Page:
With our super light home made boards and our short body boarding fins, the way we look at rivers has changed. I still really enjoy the downstream adventure aspect to river running, but with these advancements riverboarding can be a lot more land to water based. Jon and I really don’t mind hiking in our gear; we often are running to the top of the rapid just to keep the workout going, so it also allows us to get a lot done in a day. It truly makes it an endurance based extreme sport. There is no break in the excitement: run through the woods, jump over logs, climb over rocks, back in the water, punch some features, surf some waves,  throw some tricks, climb out of the water, run through the woods, and the cycle continues. I really like how much freedom this style of riverboarding has. Not only are we improving in the water, but we are also improving at running in fins, scrambling across rocks, and launching ourselves into the water. Running at the water is a huge part of our safety, and the easiest way to start a long ferry. It Allows us to get a good 20-foot head start before we have to start swimming. Running at the water also has opened up some freestyle opportunities; I now really enjoy finding drops that have a runway at the lip. I can pick up speed from shore, then bounce off the lip of waterfalls and throw my trick in the air.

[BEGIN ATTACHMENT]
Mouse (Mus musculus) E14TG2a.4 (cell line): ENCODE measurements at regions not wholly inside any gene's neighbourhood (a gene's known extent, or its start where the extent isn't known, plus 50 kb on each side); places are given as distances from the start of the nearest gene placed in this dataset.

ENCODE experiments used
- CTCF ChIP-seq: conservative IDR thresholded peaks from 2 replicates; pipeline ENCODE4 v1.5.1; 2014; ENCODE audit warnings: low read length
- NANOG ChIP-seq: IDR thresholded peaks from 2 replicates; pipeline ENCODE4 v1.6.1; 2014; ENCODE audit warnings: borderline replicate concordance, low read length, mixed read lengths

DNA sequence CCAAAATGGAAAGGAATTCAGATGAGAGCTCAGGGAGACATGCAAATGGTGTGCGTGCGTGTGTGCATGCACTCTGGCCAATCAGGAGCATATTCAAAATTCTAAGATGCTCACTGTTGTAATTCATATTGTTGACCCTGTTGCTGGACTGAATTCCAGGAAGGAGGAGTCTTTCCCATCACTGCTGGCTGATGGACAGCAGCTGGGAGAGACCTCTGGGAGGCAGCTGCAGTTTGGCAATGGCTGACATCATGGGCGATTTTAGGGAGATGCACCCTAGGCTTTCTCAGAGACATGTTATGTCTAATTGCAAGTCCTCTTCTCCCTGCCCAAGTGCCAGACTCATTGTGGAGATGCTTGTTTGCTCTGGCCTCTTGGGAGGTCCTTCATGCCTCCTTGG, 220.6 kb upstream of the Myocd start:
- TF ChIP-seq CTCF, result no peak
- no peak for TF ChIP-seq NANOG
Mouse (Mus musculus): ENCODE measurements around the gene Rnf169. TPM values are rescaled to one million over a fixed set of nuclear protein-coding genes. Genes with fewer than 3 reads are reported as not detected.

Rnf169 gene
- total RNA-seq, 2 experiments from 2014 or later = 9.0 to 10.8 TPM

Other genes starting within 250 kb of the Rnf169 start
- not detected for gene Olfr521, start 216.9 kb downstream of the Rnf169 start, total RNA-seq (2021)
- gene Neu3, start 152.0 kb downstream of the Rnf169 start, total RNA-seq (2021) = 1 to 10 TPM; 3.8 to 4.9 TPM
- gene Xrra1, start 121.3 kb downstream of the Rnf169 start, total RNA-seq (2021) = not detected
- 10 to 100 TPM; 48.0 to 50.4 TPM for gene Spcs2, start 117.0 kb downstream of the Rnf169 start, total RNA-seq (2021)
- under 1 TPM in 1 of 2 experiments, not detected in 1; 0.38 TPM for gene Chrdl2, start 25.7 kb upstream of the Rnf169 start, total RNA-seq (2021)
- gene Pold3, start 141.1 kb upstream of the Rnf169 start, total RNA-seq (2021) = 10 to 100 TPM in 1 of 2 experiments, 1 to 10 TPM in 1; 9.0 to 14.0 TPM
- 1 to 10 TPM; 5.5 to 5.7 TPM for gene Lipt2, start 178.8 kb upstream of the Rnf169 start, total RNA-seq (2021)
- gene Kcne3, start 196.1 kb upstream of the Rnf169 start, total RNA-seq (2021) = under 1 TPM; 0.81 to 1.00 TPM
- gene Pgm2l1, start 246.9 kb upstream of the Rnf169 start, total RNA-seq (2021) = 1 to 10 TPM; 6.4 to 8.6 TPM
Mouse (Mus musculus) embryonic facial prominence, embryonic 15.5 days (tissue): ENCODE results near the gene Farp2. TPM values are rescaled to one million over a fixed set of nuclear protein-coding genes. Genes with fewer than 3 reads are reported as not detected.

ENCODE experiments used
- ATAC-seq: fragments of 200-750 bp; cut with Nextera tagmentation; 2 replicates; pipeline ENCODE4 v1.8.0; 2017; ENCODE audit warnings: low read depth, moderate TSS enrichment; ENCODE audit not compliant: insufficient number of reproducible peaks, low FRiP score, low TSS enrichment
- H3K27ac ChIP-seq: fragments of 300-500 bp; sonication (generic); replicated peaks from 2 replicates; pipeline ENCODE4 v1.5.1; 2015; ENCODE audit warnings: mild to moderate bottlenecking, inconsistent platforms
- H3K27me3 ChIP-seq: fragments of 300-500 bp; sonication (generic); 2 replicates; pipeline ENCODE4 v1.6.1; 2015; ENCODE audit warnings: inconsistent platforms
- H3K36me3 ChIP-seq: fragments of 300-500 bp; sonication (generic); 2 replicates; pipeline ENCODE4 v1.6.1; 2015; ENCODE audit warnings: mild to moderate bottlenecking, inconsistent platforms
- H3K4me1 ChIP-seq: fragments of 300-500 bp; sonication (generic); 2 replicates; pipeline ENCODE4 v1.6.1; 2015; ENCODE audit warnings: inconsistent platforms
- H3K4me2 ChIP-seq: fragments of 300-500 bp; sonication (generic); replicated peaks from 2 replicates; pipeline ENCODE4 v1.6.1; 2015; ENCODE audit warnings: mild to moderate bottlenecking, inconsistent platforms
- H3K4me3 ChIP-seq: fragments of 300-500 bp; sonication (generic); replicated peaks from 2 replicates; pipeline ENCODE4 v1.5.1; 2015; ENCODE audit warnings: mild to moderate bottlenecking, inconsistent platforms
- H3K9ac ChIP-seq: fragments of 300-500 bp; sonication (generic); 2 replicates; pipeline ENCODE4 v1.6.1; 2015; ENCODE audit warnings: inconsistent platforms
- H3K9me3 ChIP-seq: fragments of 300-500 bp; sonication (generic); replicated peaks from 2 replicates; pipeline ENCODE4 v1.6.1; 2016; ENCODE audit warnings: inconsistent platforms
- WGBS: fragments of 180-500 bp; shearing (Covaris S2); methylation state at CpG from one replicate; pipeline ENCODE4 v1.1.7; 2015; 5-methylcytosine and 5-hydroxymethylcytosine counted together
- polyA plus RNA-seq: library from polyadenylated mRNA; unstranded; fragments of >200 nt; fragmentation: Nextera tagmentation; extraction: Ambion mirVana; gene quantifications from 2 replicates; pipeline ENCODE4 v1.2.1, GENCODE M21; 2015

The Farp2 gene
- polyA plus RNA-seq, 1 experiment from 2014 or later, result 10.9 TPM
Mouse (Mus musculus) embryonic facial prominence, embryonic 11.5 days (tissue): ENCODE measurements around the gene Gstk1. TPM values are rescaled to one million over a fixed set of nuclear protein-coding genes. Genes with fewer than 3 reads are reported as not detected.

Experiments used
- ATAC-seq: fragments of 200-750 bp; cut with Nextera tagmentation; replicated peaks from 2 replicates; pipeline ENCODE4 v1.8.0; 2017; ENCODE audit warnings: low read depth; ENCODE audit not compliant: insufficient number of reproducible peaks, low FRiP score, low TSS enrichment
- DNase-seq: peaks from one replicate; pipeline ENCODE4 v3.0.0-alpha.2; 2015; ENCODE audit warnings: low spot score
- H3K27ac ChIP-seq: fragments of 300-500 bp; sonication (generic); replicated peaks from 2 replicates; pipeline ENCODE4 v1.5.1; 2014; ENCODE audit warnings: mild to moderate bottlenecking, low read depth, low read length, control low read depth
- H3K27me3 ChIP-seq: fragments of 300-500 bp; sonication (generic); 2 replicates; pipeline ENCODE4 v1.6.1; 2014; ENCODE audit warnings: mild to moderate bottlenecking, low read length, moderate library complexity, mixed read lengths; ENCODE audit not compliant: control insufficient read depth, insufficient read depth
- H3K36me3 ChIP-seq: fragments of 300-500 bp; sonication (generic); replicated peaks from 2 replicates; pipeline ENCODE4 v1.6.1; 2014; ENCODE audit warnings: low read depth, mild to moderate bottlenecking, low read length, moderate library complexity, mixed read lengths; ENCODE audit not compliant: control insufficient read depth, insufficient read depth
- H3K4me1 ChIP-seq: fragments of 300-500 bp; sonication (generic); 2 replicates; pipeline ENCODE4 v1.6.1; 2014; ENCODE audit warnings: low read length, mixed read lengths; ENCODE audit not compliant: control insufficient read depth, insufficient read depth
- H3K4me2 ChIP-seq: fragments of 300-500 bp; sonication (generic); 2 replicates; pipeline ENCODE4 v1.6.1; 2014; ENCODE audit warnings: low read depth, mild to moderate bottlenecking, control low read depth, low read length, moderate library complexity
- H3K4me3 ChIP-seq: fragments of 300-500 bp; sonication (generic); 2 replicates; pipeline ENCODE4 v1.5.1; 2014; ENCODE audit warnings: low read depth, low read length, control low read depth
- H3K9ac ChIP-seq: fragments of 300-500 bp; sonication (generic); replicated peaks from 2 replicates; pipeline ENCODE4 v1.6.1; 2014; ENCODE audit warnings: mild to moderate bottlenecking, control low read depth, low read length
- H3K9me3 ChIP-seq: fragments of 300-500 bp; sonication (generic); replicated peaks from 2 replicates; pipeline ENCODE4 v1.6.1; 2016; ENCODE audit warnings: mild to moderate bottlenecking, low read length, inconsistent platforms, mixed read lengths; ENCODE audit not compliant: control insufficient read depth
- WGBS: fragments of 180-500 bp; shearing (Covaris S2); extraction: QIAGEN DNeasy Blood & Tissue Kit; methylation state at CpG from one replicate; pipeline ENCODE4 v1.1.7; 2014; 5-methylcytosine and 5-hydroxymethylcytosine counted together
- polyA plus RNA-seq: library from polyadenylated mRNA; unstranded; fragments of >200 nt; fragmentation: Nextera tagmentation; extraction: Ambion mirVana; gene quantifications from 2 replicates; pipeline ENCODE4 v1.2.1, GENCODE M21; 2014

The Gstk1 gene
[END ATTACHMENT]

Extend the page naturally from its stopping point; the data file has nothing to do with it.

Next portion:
There is a huge learning curve here. Depending on the size of the waterfall, there is a lot of time to throw the trick. I think with practice we will potentially be able to throw more and more complex tricks.
DBP: What’s your favorite River and rapid? Why?